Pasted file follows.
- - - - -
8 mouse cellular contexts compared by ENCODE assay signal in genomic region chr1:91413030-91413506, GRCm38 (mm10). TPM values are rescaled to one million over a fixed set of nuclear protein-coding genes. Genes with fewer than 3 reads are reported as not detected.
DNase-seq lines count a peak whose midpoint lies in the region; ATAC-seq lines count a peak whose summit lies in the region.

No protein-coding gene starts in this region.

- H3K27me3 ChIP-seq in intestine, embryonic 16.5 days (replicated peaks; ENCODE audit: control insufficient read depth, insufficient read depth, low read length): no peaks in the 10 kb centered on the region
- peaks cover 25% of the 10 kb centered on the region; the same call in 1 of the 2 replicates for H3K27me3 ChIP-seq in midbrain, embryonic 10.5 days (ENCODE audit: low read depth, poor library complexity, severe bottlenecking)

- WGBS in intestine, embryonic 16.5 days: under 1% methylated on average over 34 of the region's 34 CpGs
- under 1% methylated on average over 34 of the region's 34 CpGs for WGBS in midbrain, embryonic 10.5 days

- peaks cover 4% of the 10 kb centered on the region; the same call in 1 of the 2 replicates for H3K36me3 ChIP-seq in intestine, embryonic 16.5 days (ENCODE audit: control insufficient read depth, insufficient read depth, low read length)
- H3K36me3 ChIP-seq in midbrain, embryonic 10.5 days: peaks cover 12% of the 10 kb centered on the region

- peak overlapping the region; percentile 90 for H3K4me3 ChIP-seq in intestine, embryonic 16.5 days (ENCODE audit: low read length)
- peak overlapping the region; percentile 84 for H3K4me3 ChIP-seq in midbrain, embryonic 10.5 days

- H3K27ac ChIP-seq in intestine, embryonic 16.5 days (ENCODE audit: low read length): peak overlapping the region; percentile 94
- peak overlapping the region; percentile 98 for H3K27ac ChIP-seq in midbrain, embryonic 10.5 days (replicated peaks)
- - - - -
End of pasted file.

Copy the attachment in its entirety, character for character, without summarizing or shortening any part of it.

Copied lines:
8 mouse cellular contexts compared by ENCODE assay signal in genomic region chr1:91413030-91413506, GRCm38 (mm10). TPM values are rescaled to one million over a fixed set of nuclear protein-coding genes. Genes with fewer than 3 reads are reported as not detected.
DNase-seq lines count a peak whose midpoint lies in the region; ATAC-seq lines count a peak whose summit lies in the region.

No protein-coding gene starts in this region.

- H3K27me3 ChIP-seq in intestine, embryonic 16.5 days (replicated peaks; ENCODE audit: control insufficient read depth, insufficient read depth, low read length): no peaks in the 10 kb centered on the region
- peaks cover 25% of the 10 kb centered on the region; the same call in 1 of the 2 replicates for H3K27me3 ChIP-seq in midbrain, embryonic 10.5 days (ENCODE audit: low read depth, poor library complexity, severe bottlenecking)

- WGBS in intestine, embryonic 16.5 days: under 1% methylated on average over 34 of the region's 34 CpGs
- under 1% methylated on average over 34 of the region's 34 CpGs for WGBS in midbrain, embryonic 10.5 days

- peaks cover 4% of the 10 kb centered on the region; the same call in 1 of the 2 replicates for H3K36me3 ChIP-seq in intestine, embryonic 16.5 days (ENCODE audit: control insufficient read depth, insufficient read depth, low read length)
- H3K36me3 ChIP-seq in midbrain, embryonic 10.5 days: peaks cover 12% of the 10 kb centered on the region

- peak overlapping the region; percentile 90 for H3K4me3 ChIP-seq in intestine, embryonic 16.5 days (ENCODE audit: low read length)
- peak overlapping the region; percentile 84 for H3K4me3 ChIP-seq in midbrain, embryonic 10.5 days

- H3K27ac ChIP-seq in intestine, embryonic 16.5 days (ENCODE audit: low read length): peak overlapping the region; percentile 94
- peak overlapping the region; percentile 98 for H3K27ac ChIP-seq in midbrain, embryonic 10.5 days (replicated peaks)